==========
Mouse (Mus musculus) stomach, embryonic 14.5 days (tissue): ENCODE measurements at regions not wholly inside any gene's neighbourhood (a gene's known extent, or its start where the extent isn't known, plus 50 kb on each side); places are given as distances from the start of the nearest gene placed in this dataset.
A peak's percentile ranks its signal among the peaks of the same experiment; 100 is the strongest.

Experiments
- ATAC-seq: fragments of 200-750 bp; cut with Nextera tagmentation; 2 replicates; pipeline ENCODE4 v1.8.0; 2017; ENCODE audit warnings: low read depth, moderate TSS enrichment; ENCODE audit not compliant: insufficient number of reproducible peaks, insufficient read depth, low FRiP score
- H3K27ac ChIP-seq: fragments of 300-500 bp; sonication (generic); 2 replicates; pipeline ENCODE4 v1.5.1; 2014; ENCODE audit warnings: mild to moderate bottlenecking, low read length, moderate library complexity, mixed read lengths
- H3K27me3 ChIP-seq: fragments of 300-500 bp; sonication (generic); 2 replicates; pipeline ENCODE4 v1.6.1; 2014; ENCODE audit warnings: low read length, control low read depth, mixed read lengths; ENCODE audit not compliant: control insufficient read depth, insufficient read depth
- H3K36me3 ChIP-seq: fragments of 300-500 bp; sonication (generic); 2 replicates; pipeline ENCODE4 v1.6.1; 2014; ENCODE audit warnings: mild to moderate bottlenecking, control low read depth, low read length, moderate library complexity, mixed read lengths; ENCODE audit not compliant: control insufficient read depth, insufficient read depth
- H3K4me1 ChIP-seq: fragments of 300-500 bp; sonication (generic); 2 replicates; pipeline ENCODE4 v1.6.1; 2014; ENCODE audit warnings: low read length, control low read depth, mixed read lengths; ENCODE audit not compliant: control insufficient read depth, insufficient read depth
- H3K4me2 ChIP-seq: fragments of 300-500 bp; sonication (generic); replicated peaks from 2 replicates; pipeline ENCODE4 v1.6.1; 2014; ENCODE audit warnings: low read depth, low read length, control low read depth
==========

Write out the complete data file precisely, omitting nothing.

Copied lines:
Mouse (Mus musculus) stomach, embryonic 14.5 days (tissue): ENCODE measurements at regions not wholly inside any gene's neighbourhood (a gene's known extent, or its start where the extent isn't known, plus 50 kb on each side); places are given as distances from the start of the nearest gene placed in this dataset.
A peak's percentile ranks its signal among the peaks of the same experiment; 100 is the strongest.

Experiments
- ATAC-seq: fragments of 200-750 bp; cut with Nextera tagmentation; 2 replicates; pipeline ENCODE4 v1.8.0; 2017; ENCODE audit warnings: low read depth, moderate TSS enrichment; ENCODE audit not compliant: insufficient number of reproducible peaks, insufficient read depth, low FRiP score
- H3K27ac ChIP-seq: fragments of 300-500 bp; sonication (generic); 2 replicates; pipeline ENCODE4 v1.5.1; 2014; ENCODE audit warnings: mild to moderate bottlenecking, low read length, moderate library complexity, mixed read lengths
- H3K27me3 ChIP-seq: fragments of 300-500 bp; sonication (generic); 2 replicates; pipeline ENCODE4 v1.6.1; 2014; ENCODE audit warnings: low read length, control low read depth, mixed read lengths; ENCODE audit not compliant: control insufficient read depth, insufficient read depth
- H3K36me3 ChIP-seq: fragments of 300-500 bp; sonication (generic); 2 replicates; pipeline ENCODE4 v1.6.1; 2014; ENCODE audit warnings: mild to moderate bottlenecking, control low read depth, low read length, moderate library complexity, mixed read lengths; ENCODE audit not compliant: control insufficient read depth, insufficient read depth
- H3K4me1 ChIP-seq: fragments of 300-500 bp; sonication (generic); 2 replicates; pipeline ENCODE4 v1.6.1; 2014; ENCODE audit warnings: low read length, control low read depth, mixed read lengths; ENCODE audit not compliant: control insufficient read depth, insufficient read depth
- H3K4me2 ChIP-seq: fragments of 300-500 bp; sonication (generic); replicated peaks from 2 replicates; pipeline ENCODE4 v1.6.1; 2014; ENCODE audit warnings: low read depth, low read length, control low read depth